AMA interview with Aija, a seasoned consultant sharing her career journey and experiences. During the show, Christie and Aija give mentoring advice provided to an individual that recently found out she didn’t get promoted and is exploring her career options.
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We will be doing a segment that I call AMA, Ask Me Anything. For those that are new to the show, AMAs are virtual fireside chat to where I get a chance to connect with others and they shared their journey and their profession and catch us up to what things they’re doing and what’s on their mind. One of my mentees reached out to me with a career situation that I’m sure the audience may know someone’s going through something similar. I’m going to ask my guest to weigh in on that situation. Let’s see if she can give my mentee some more advice.
Interview with Aija
With that, I have the utmost pleasure of connecting with Aija.
I’m excited to be here as well, Christie. Thanks so much for the invitation.
I’m super excited to be with you as well. Maybe you can give us a little bit of insights in terms of how you personally decided to go into consulting. Give us a little bit of your background.
My journey and my path into consulting was not a straight line. I started out in a consulting firm but I was more working from an operations perspective. I had an accounting degree and I worked on contracts and I worked with partners in terms of revenue optimization. How to properly staff engagements and things of that nature. I work more from the engagement operation side initially and it was a very repetitive role. Every month I was doing the exact same thing from the first was this closing down the engagement economics or the month and preparing for invoicing and working with contracts to manage where we were in terms of period of performance and budget.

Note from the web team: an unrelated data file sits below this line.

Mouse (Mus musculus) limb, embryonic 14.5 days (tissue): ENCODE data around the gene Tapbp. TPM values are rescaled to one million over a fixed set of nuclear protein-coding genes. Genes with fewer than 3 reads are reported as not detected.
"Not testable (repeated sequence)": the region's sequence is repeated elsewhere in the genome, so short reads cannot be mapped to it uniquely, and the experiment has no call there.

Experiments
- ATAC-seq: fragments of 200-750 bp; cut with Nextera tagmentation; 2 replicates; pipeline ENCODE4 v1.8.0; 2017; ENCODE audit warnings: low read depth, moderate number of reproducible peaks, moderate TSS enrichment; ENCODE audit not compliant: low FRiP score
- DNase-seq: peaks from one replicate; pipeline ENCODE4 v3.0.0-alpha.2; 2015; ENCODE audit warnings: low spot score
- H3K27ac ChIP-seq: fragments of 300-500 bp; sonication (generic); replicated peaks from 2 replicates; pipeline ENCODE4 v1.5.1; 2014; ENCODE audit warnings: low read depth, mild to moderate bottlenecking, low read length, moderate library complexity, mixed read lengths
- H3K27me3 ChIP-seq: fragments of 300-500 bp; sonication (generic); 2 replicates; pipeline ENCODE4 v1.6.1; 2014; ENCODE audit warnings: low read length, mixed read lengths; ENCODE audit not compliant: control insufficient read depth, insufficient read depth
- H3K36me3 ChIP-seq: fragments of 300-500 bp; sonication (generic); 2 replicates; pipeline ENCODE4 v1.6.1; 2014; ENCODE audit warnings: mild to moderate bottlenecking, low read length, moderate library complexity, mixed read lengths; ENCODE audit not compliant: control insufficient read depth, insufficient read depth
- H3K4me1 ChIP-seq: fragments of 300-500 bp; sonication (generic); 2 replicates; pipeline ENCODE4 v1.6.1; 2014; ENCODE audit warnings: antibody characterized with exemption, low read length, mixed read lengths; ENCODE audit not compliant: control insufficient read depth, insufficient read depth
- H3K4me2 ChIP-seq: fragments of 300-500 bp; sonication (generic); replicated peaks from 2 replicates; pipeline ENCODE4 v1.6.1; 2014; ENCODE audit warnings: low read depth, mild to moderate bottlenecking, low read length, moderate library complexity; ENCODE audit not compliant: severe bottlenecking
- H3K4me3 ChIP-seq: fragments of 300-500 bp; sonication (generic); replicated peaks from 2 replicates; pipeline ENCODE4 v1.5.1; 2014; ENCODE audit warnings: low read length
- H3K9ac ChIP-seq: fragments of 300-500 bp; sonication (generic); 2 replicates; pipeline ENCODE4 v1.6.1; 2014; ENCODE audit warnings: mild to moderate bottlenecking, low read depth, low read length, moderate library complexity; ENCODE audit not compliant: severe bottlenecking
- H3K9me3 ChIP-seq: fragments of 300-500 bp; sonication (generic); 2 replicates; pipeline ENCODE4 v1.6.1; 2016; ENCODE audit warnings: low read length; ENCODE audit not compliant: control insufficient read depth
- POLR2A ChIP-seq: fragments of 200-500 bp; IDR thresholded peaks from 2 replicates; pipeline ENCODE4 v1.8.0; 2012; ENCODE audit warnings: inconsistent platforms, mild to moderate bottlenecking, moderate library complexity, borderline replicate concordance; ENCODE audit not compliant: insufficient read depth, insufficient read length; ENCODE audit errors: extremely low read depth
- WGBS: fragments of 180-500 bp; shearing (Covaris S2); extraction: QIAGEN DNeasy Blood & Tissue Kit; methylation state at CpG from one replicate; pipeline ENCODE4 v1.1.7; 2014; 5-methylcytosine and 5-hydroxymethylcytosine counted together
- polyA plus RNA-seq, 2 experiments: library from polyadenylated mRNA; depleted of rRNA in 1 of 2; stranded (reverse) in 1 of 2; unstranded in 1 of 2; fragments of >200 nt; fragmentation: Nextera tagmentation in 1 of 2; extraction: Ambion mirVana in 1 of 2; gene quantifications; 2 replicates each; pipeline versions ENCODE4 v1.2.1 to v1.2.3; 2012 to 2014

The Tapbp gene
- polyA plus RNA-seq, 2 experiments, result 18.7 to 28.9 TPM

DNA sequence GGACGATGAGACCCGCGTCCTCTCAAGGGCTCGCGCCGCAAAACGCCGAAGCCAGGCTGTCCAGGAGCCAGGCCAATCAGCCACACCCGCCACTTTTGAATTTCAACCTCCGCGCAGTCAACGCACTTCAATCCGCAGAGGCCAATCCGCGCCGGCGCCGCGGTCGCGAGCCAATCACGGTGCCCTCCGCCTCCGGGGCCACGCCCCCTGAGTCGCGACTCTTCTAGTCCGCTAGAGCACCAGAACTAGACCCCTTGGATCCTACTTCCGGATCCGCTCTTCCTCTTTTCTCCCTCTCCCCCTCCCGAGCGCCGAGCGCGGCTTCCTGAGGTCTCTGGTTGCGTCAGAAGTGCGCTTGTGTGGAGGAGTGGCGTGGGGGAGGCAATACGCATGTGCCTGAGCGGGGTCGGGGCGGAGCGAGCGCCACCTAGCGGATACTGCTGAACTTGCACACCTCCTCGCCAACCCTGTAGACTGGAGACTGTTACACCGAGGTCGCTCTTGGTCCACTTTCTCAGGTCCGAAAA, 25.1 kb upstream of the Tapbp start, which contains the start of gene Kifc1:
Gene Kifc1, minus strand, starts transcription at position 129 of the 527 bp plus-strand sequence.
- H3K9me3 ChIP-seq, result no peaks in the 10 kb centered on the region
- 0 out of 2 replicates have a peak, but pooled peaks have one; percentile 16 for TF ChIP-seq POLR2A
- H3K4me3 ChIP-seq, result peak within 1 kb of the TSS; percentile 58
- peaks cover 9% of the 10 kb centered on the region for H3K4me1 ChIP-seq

I did not enjoy it and an opportunity came up with the same company to transition into the client-facing side, to work as a financial management consultant. I was super excited about that because it did allow me the opportunity to leverage both my accounting skills, but it also would give me the opportunity to be client-facing and working on more diverse and more varied project activities. That’s how I ended up in consulting. Started out from an engagement or a revenue optimization perspective and then moved to client-facing financial management consulting. From there, I went from the company that I was at, which was a targeted. It was more focused on government consulting and then I moved into the big four space. When I moved into the big force space, fortunately for me, I was able to expand my skill set beyond just financial management and I then began to work and process improvement as well as program management and that’s where I am now.
I’m in the program management area from mostly focused on helping clients either bring new solutions to their organization, whether that is IT solutions, stand up, new organizational competencies to establishing new functions within the organization and things of that nature. Program management is where I am now.
You went from the up side of the house, which are good skills. When you think about how to run a practice or how to run an engagement, that’s really important to feel that. You went from that, gone more into more of financial management piece and transitioned into profit improvement, and now program management. When you think about that journey, has it been everything you expected it to be in terms of what you thought it was in your mind?